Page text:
$200-$300 for a 1”-2” drop seems like a steal, but in a few thousand miles your OE shocks and struts will be crying for help – aftermarket shocks/struts are a must. Lowering springs are shorter than factory, so they compress the factory shock/strut beyond what it’s designed to handle. The additional pressure will eventually break through the seals, resulting in a “blown” shock/strut. Lowering a car over stock shocks/struts causes the suspension to react uncharacteristically and can result in bottoming out and/or loss of control of the vehicle. Tokico HP shocks/struts are a great match for any aftermarket spring and would be my recommendation for a daily driver or non-track car. Adjustable shocks struts are great for street/track use, but keep in mind that they do not change the ride height – they allow the dampening to be fine-tuned for race applications.
Not everybody can be home for the holidays. It’s sad but true, especially for the people who are deployed far from home while serving in the military. There are a few ways to help deployed military personnel make the best of their situations, including sending care packages. Two of the members of ModdedMustangs.com, a forum AmericanMuscle has worked closely with for years, decided to put together care packages for any deployed member of the forum who would like to get one. The organizers, Bob and Brandon, have both been deployed themselves, so they knew exactly what would be most useful and most appreciated.
Several members stepped up to the plate and donated cash or supplies, and AmericanMuscle was among them. We decided to send radio-controlled Mustangs, since the folks getting the packages hadn’t seen their ‘Stangs in a while. They were our favorite contribution, but we rounded things out with some coffee, beef jerky, and other provisions that are generally in short supply when you’re overseas. Other donations followed the same pattern and mixed the fun and the practical, too.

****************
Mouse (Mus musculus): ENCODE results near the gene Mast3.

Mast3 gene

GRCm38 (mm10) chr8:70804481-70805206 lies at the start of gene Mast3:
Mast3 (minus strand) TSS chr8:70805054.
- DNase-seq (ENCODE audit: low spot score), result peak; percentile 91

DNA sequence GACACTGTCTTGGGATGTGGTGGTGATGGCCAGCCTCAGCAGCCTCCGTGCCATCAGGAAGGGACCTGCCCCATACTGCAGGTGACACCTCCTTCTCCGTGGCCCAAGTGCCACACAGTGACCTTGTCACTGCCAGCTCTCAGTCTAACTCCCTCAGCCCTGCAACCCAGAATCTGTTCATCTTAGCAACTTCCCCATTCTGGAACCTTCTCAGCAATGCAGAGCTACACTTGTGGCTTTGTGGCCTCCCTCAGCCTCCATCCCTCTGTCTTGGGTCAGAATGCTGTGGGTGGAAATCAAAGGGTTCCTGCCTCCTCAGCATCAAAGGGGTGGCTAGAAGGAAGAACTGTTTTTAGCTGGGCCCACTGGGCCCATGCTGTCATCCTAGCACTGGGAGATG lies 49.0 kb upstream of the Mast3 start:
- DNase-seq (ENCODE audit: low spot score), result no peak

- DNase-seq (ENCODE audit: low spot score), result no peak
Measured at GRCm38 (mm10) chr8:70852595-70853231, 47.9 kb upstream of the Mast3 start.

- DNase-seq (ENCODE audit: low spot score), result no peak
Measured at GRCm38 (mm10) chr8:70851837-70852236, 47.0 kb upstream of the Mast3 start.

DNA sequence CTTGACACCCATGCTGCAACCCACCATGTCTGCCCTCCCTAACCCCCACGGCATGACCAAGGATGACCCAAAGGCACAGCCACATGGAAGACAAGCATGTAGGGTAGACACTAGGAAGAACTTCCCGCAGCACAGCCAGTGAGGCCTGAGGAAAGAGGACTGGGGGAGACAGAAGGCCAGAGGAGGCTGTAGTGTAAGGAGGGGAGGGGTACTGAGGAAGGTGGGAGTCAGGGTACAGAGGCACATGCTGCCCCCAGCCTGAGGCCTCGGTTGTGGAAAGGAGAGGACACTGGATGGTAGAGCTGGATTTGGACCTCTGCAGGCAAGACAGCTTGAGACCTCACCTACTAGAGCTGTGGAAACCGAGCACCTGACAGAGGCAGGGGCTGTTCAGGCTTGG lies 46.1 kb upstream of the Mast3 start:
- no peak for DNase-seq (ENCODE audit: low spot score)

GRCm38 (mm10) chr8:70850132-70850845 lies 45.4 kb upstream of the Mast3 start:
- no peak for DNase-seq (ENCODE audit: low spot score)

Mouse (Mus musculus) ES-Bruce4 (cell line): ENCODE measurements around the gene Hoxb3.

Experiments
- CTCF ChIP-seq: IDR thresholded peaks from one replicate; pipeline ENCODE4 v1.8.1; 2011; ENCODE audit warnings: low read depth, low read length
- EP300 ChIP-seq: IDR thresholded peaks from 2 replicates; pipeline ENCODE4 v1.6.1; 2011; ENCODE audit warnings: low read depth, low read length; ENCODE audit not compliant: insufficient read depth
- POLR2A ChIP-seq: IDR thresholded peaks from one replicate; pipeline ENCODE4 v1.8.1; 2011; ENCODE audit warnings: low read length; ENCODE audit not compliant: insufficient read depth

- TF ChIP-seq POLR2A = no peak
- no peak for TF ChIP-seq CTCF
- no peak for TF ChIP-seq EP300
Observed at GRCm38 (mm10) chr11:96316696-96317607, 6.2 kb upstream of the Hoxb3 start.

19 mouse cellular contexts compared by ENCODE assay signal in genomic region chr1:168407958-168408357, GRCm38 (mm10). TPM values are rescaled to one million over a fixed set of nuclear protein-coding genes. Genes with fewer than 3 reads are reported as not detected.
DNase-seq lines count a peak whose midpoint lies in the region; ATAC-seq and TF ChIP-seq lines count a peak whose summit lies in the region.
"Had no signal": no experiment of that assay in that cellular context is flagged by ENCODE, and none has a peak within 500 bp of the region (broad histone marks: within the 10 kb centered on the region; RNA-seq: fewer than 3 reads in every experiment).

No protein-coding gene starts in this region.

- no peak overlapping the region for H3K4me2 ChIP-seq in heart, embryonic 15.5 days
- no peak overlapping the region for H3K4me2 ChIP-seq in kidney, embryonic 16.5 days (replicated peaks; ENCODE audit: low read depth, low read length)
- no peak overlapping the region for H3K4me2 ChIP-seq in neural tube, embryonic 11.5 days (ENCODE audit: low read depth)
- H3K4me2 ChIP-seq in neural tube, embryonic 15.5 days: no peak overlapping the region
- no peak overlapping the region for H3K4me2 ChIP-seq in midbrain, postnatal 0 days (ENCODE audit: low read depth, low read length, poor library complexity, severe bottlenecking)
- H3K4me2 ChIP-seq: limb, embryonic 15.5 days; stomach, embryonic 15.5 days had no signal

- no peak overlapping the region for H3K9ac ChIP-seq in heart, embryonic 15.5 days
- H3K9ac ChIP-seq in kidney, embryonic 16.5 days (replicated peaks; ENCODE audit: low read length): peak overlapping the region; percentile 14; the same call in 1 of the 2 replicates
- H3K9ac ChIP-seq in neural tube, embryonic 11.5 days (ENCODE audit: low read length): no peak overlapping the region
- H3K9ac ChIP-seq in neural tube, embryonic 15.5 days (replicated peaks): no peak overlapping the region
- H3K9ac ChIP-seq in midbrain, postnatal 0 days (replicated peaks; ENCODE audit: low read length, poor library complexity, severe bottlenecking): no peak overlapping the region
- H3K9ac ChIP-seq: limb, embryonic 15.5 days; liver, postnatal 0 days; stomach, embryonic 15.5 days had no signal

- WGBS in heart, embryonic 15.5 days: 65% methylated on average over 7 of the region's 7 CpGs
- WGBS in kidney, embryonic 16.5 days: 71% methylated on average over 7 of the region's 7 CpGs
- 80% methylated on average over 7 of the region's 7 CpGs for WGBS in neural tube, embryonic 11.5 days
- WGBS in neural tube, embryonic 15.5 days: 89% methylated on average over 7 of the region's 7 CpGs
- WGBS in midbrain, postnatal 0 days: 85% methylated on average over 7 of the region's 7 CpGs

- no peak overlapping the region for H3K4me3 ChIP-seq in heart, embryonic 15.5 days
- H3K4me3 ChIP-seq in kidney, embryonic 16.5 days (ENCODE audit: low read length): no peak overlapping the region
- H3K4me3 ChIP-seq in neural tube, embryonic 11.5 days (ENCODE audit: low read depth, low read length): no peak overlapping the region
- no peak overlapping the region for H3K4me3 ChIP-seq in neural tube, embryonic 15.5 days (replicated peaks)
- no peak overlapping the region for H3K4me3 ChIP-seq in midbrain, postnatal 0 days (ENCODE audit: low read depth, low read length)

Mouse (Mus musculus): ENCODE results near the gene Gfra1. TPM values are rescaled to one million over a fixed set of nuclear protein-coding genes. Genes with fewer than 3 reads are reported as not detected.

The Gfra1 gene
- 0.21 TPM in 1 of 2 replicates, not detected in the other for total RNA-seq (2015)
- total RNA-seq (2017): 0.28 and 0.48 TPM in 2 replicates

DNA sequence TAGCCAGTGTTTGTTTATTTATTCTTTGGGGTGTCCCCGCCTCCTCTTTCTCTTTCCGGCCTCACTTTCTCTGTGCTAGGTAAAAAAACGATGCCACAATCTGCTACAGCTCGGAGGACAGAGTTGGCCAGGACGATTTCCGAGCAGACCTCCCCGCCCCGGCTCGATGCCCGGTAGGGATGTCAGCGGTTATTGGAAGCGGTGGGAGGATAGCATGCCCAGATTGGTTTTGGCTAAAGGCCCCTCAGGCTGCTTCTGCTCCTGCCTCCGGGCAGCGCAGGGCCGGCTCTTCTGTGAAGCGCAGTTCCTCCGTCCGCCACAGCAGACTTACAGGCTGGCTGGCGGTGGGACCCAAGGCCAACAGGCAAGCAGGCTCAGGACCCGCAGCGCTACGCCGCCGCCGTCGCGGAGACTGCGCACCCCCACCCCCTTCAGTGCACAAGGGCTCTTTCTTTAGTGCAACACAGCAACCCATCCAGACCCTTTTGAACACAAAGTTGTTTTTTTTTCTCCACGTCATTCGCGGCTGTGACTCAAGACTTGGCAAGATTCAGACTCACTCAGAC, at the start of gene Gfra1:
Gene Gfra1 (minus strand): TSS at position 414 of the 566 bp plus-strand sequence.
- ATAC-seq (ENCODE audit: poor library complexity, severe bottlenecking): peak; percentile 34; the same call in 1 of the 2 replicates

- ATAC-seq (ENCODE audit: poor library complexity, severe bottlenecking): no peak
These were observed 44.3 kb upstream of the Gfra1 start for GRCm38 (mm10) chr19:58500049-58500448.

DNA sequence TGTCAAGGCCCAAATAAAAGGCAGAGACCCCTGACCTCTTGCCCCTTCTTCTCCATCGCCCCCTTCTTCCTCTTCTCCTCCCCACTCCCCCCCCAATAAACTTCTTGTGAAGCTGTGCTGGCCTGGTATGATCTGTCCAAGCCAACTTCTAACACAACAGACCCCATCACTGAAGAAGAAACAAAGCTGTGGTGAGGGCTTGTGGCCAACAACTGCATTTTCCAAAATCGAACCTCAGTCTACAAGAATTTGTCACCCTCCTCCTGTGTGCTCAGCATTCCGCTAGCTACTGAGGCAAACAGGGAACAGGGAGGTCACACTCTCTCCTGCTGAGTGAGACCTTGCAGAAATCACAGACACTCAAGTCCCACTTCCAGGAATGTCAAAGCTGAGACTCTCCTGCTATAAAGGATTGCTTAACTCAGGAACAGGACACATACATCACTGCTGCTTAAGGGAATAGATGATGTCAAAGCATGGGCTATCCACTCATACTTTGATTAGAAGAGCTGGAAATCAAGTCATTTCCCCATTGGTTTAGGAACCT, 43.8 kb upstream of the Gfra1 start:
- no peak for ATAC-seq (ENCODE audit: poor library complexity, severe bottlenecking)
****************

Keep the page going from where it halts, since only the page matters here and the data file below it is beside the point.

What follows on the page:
AM's donation to the care package for the troops
Carroll Shelby is an icon in the Mustang performance world. Today, he’s celebrating his 87th birthday. His main goal in life has simply been to move faster, whether it was in the airplanes he’s flown or the cars he’s raced. Shelby’s legacy is one defined by the many roles he took in the automotive world and by the legendary high performance Mustangs he created.
Carroll Shelby - Image property of carrollshelby.com
Shelby has worn many hats over the years, and one of the very first was an aviator’s cap. He was a flight instructor and test pilot in Texas during WWII. When he returned to civilian life, he started farming chickens and driving in local races, often neglecting to change out of his work clothing before a race. The odd racing uniform didn’t seem to discourage major racing teams from asking him to drive for them.
Shelby’s racing career lasted from 1952-1960. During that time, he raced for some of the most famous teams of the era, including Cad-Allard, Aston Martin, and Maserati. In the 1959 season, he and Roy Salvadori won the 24 Hours of Le Mans, which is one of the racing world’s most grueling, challenging events. Shelby’s racing career ended shortly after this win, however, because of health reasons.